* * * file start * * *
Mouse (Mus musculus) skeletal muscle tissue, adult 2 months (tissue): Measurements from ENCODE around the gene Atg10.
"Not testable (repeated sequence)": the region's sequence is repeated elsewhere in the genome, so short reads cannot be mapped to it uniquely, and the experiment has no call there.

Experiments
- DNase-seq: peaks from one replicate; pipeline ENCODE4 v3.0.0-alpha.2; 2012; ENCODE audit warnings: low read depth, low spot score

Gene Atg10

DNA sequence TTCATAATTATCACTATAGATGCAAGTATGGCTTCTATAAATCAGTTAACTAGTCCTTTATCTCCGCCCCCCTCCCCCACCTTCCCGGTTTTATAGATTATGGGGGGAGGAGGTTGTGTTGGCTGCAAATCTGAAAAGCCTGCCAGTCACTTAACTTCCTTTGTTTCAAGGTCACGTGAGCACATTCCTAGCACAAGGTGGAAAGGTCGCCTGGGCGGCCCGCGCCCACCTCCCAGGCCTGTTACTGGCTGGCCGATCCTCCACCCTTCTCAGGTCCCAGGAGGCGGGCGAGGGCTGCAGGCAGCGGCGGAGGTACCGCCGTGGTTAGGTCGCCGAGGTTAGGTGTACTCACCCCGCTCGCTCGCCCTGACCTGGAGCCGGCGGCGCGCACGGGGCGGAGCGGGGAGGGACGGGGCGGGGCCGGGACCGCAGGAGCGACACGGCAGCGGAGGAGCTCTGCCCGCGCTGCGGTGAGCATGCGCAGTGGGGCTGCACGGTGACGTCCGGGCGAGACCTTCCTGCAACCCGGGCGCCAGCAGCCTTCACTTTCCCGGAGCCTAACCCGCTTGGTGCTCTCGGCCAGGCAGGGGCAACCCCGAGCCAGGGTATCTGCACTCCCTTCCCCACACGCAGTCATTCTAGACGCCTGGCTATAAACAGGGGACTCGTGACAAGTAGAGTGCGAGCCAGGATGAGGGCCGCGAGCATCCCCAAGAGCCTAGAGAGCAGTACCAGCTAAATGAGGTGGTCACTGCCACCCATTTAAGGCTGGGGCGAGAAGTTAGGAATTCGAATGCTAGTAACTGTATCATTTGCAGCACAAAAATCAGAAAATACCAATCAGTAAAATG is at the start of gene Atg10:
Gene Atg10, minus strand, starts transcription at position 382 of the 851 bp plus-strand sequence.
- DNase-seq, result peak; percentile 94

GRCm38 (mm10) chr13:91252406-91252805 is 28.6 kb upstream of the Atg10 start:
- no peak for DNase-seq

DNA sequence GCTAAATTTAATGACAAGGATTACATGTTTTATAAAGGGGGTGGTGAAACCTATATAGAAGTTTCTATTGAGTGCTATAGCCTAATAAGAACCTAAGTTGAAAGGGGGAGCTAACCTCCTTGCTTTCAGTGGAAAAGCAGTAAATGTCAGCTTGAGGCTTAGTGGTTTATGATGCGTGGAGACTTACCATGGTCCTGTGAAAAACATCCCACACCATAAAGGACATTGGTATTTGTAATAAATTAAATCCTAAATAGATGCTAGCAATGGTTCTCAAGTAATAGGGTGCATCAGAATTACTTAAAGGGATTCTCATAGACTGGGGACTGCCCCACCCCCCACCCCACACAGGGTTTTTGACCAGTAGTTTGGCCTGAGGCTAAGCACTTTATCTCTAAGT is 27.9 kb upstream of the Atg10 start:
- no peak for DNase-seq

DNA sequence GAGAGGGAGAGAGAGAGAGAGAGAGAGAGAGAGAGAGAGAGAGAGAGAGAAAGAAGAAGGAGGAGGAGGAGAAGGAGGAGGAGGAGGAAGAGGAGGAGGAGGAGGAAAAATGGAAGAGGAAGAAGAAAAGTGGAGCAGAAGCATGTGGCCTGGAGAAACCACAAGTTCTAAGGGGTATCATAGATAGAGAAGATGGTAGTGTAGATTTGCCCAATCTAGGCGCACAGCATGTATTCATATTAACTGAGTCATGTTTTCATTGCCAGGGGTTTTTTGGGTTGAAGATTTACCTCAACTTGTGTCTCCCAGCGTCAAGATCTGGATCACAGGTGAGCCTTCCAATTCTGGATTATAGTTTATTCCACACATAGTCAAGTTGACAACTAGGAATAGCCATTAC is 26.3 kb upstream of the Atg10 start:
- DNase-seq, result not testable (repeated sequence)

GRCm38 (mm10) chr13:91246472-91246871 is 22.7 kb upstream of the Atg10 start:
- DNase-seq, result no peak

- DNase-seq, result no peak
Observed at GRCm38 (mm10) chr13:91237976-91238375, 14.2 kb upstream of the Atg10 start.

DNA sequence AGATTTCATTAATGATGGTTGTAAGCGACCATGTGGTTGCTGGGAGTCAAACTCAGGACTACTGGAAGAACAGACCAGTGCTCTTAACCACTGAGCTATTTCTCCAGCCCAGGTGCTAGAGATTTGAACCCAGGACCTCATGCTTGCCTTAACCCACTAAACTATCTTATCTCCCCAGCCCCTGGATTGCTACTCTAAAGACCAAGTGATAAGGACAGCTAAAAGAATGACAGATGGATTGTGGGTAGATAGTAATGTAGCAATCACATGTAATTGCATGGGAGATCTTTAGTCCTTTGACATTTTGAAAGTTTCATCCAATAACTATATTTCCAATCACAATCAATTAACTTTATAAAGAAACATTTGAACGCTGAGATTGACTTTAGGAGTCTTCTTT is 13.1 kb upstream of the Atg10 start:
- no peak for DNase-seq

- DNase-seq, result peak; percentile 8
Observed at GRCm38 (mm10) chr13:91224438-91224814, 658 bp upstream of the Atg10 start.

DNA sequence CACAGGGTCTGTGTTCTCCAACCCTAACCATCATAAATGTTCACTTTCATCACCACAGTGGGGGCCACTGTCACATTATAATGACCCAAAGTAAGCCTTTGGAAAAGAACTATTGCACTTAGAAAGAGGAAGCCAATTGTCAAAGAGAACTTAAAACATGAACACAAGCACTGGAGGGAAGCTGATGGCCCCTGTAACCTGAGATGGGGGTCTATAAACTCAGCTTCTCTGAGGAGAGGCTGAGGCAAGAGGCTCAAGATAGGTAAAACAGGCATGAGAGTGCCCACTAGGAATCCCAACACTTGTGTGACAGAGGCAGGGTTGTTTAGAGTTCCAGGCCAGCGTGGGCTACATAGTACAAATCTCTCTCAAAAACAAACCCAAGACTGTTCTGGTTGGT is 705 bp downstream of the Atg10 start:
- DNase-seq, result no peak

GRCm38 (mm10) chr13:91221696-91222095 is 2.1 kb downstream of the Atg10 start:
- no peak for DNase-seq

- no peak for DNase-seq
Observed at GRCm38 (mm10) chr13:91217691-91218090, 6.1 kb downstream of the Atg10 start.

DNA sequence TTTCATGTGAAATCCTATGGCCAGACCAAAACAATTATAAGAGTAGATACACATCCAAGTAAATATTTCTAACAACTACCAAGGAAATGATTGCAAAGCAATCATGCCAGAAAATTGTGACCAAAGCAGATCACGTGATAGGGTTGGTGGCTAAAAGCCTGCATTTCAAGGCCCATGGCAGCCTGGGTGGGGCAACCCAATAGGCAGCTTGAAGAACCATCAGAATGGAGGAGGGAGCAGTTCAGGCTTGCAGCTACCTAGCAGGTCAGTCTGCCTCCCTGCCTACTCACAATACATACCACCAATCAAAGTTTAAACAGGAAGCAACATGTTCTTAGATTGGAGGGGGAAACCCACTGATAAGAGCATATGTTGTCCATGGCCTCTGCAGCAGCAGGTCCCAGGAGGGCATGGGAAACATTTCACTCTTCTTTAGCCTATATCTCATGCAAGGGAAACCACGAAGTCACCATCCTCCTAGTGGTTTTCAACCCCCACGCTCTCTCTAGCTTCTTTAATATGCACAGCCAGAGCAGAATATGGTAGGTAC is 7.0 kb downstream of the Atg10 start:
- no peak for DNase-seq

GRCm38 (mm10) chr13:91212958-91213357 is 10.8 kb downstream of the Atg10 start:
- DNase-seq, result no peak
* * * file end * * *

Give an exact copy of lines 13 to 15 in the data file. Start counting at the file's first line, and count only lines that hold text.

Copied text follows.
DNA sequence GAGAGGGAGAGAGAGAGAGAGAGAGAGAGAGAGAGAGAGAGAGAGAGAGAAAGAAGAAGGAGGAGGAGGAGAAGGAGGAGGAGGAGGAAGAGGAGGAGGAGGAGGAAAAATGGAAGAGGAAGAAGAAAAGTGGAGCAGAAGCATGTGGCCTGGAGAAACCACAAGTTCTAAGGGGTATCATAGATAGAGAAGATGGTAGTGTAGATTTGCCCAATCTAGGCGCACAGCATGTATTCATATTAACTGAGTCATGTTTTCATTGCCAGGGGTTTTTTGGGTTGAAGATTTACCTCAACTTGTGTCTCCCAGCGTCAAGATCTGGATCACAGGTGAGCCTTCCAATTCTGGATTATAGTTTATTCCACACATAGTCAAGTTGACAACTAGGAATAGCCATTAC is 26.3 kb upstream of the Atg10 start:
- DNase-seq, result not testable (repeated sequence)

GRCm38 (mm10) chr13:91246472-91246871 is 22.7 kb upstream of the Atg10 start: